Bachmann made an impression on the field, but she pushed the same policies that have alienated her from the broader electorate.
Former Godfather's Pizza CEO Herman Cain
Why he is still in this race might best be answered by Cain. After an indistinct appearance last week, Cain failed to expound upon his campaign promises.
Cain defended his ideas such as the 9-9-9 plan for 9% federal sales tax, 9% federal income tax and 9% corporate tax, and the "Chilean model" of Social Security. These plans remained distinctly Cain's. When asked if a candidate could be pro-worker and pro-business, Cain said that his experience as an employee and an owner led to him to believe that he could support both. He has successfully managed to market himself as the most knowledgeable and experienced businessman of the group -- which should make Romney's campaign shudder. Cain connected with the Tea Party crowd relatively well and elicited cheers, which didn't happen in the last debate.
Cain touted many sweeping generalizations, to a point at which it appeared like the former CEO hadn't studied for the test. His answers were very short and at times lacked complex sentence structures. When asked about a plan to reduce the cost of health care, Cain simply said that he would first repeal Obamacare, but every candidate in the field has already said that. He said he wanted market-driven reform, which Cain wanted to be spurred by association health plans. The problem is that Cain has delivered ideas, but he hasn't supplied voters with detailed plans of his ideas off the debate stage.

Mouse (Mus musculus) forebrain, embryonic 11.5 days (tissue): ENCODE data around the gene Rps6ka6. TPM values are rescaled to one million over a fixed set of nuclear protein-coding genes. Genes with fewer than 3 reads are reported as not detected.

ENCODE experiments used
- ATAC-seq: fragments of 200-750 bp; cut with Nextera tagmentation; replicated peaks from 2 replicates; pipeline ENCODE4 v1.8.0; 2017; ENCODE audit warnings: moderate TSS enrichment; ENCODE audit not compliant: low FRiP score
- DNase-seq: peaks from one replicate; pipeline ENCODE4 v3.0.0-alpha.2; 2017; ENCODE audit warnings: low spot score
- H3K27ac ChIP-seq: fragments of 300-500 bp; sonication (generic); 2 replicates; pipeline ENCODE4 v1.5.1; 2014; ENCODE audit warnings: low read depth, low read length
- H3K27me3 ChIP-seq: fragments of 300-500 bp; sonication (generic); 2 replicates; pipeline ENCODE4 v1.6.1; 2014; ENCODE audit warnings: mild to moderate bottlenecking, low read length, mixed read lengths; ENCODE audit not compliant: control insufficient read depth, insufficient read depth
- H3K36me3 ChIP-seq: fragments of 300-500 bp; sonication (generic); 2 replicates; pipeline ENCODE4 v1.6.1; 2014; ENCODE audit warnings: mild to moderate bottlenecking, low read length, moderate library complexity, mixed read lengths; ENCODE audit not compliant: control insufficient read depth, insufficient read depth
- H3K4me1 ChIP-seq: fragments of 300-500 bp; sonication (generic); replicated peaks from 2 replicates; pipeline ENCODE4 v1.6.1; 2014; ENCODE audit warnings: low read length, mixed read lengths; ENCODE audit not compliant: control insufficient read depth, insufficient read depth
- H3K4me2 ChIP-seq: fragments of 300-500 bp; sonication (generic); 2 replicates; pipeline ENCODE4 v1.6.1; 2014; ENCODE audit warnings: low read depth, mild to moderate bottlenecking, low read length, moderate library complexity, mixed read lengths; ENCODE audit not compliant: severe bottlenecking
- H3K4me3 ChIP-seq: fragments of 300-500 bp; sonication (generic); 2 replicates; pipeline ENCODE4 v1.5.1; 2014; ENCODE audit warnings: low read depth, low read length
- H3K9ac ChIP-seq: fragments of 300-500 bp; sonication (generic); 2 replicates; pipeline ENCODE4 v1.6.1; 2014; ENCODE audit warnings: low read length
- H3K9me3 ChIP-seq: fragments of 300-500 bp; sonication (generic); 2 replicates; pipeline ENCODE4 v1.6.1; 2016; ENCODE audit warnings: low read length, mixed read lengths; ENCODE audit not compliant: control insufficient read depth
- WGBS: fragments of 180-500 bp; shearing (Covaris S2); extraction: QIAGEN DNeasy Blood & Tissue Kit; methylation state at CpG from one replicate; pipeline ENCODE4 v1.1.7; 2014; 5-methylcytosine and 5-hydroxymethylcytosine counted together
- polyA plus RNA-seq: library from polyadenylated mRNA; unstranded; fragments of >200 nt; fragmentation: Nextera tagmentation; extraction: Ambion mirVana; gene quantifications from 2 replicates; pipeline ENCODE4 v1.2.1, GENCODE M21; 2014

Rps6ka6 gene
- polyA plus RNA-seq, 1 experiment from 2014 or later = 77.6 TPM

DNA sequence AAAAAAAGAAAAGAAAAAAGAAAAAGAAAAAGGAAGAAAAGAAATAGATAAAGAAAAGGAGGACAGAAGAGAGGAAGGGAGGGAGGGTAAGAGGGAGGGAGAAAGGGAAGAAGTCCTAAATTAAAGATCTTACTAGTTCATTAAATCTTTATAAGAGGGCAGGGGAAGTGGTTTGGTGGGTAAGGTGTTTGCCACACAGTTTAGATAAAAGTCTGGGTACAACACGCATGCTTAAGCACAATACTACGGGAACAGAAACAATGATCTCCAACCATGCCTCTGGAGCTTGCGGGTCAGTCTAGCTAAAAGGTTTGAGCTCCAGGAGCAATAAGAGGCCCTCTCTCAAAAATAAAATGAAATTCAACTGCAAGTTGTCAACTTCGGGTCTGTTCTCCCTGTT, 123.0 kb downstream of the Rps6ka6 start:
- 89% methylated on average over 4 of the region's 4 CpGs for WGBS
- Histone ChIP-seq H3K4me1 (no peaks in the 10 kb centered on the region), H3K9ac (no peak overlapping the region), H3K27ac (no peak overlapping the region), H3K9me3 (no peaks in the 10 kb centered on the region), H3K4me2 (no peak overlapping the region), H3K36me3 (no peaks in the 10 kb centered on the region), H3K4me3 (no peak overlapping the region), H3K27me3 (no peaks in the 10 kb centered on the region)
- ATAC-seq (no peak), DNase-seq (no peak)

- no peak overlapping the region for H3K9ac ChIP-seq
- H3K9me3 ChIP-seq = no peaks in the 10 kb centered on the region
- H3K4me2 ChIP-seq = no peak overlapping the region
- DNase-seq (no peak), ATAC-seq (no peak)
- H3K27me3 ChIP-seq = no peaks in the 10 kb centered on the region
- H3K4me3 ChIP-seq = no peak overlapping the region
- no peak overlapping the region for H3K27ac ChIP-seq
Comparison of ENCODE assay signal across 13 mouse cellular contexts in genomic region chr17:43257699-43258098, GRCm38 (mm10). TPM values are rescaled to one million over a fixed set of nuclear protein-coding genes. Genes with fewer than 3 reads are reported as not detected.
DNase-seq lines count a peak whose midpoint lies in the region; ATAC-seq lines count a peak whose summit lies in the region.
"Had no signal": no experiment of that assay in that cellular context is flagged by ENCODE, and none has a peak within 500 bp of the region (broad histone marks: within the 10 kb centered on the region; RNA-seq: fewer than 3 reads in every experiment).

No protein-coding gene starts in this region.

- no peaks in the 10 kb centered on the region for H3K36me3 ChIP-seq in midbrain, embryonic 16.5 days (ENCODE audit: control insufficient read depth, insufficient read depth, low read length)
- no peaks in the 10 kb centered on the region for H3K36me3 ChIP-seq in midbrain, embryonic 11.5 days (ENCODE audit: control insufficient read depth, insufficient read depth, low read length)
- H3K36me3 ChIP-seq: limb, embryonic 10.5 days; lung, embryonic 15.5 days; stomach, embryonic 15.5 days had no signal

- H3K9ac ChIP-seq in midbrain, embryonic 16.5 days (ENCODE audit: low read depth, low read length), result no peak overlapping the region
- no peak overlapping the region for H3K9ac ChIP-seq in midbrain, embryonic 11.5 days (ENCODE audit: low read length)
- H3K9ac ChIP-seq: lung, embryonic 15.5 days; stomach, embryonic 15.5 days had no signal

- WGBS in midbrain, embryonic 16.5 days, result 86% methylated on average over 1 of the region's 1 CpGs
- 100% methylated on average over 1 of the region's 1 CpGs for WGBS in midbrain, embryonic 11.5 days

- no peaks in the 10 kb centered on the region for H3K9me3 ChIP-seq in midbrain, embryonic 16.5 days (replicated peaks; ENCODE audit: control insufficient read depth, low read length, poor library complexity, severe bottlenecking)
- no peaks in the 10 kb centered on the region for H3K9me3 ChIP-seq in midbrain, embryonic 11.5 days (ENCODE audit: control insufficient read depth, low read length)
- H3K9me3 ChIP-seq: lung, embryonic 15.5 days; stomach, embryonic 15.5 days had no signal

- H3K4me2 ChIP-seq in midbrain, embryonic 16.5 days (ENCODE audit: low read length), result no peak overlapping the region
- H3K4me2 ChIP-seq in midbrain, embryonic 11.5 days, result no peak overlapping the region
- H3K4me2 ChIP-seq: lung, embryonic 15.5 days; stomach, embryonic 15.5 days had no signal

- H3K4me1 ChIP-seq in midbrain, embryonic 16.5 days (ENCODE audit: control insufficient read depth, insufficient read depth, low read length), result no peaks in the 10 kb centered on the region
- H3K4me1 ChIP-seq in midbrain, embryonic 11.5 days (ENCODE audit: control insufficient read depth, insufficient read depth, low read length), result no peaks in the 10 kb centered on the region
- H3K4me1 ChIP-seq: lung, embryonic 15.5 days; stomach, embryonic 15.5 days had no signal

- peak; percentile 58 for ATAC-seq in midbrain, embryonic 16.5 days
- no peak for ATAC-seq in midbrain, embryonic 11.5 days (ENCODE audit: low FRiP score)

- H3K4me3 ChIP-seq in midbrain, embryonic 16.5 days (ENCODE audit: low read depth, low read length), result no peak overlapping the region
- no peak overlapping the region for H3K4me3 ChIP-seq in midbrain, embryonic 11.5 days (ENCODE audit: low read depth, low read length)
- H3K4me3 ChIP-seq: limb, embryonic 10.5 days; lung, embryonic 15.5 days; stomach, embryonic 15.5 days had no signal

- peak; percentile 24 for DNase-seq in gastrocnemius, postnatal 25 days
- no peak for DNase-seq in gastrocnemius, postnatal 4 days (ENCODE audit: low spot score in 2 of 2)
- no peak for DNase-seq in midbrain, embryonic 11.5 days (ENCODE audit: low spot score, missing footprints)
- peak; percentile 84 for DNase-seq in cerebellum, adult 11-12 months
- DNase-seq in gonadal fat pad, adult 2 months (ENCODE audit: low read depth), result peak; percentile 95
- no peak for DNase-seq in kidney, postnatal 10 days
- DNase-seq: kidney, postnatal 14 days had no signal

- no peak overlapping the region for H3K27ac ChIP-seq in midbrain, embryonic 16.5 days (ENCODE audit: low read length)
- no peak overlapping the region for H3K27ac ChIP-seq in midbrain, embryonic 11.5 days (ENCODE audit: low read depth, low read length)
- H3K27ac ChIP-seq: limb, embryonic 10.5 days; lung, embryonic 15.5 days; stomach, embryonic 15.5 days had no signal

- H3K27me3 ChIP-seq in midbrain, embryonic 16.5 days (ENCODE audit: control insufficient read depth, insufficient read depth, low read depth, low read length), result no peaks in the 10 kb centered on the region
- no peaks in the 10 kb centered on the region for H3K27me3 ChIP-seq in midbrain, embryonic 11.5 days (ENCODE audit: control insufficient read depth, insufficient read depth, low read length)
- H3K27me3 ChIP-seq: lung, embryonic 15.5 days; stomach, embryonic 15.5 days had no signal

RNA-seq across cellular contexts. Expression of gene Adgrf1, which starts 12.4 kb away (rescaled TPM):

Cain added nothing new to his debate. He seemed unprepared for content, but ready for the camera. One wonders if Cain has an ulterior motive in this primary (maybe vice president?).
Former House Speaker Newt Gingrich
Gingrich brought his polished rhetorical game to the stage on Monday night and he continued to develop the national security theme as the focus of his debate strategy.
Gingrich knows how to connect with audiences. After a heated exchange on Social Security between Romney and Perry in which the governors accused each other of frightening people, Gingrich said that people shouldn't be worried about the two Republicans when Obama frightens Americans every day with his policies. The crowd in attendance erupted and didn't quiet down for some half a minute. On economic issues, he took credit for his help with former President Bill Clinton to balance the budget. Perry, Romney and former Utah Gov. Jon Huntsman Jr. boasted about their solid jobs records as state executives, when Gingrich interjected: "The American people create jobs, not government."
While Huntsman and Romney have established tangible economic plans, and Paul and Perry have run on their political records, Gingrich hasn't presented voters with anything more than speech-making. It is fine for Newt to cite his experience in Congress, but it is a political record that ended more than 10 years ago. The United States has changed significantly since the Clinton administration left the White House. Gingrich has proposed good ideas like energy independence and national security, but he has simply left the open-ended argument that something should be done.